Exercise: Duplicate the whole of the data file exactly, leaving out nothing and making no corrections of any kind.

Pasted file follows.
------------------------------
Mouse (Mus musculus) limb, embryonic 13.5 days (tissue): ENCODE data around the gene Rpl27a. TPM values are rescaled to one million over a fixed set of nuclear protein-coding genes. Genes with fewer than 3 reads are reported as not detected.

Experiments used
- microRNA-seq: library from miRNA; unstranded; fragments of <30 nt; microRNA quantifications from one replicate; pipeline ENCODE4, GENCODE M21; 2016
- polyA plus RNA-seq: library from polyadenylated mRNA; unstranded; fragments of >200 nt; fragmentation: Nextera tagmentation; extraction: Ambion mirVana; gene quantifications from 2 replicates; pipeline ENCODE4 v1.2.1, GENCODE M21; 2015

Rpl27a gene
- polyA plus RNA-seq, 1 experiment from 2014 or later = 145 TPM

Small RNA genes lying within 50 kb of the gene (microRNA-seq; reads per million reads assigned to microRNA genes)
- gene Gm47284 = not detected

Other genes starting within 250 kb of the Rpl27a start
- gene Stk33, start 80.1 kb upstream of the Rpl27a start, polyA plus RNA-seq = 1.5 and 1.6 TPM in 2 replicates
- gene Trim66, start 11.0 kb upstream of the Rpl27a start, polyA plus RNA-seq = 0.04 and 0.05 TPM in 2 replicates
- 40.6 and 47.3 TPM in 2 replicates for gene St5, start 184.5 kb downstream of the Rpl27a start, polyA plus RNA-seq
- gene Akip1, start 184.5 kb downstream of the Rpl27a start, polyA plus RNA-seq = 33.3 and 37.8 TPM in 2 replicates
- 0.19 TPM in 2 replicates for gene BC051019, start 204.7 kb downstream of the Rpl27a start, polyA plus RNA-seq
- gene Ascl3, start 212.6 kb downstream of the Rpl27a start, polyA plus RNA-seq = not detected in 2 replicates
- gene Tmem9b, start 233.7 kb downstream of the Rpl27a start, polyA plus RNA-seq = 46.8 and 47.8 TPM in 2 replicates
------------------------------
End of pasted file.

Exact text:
Mouse (Mus musculus) limb, embryonic 13.5 days (tissue): ENCODE data around the gene Rpl27a. TPM values are rescaled to one million over a fixed set of nuclear protein-coding genes. Genes with fewer than 3 reads are reported as not detected.

Experiments used
- microRNA-seq: library from miRNA; unstranded; fragments of <30 nt; microRNA quantifications from one replicate; pipeline ENCODE4, GENCODE M21; 2016
- polyA plus RNA-seq: library from polyadenylated mRNA; unstranded; fragments of >200 nt; fragmentation: Nextera tagmentation; extraction: Ambion mirVana; gene quantifications from 2 replicates; pipeline ENCODE4 v1.2.1, GENCODE M21; 2015

Rpl27a gene
- polyA plus RNA-seq, 1 experiment from 2014 or later = 145 TPM

Small RNA genes lying within 50 kb of the gene (microRNA-seq; reads per million reads assigned to microRNA genes)
- gene Gm47284 = not detected

Other genes starting within 250 kb of the Rpl27a start
- gene Stk33, start 80.1 kb upstream of the Rpl27a start, polyA plus RNA-seq = 1.5 and 1.6 TPM in 2 replicates
- gene Trim66, start 11.0 kb upstream of the Rpl27a start, polyA plus RNA-seq = 0.04 and 0.05 TPM in 2 replicates
- 40.6 and 47.3 TPM in 2 replicates for gene St5, start 184.5 kb downstream of the Rpl27a start, polyA plus RNA-seq
- gene Akip1, start 184.5 kb downstream of the Rpl27a start, polyA plus RNA-seq = 33.3 and 37.8 TPM in 2 replicates
- 0.19 TPM in 2 replicates for gene BC051019, start 204.7 kb downstream of the Rpl27a start, polyA plus RNA-seq
- gene Ascl3, start 212.6 kb downstream of the Rpl27a start, polyA plus RNA-seq = not detected in 2 replicates
- gene Tmem9b, start 233.7 kb downstream of the Rpl27a start, polyA plus RNA-seq = 46.8 and 47.8 TPM in 2 replicates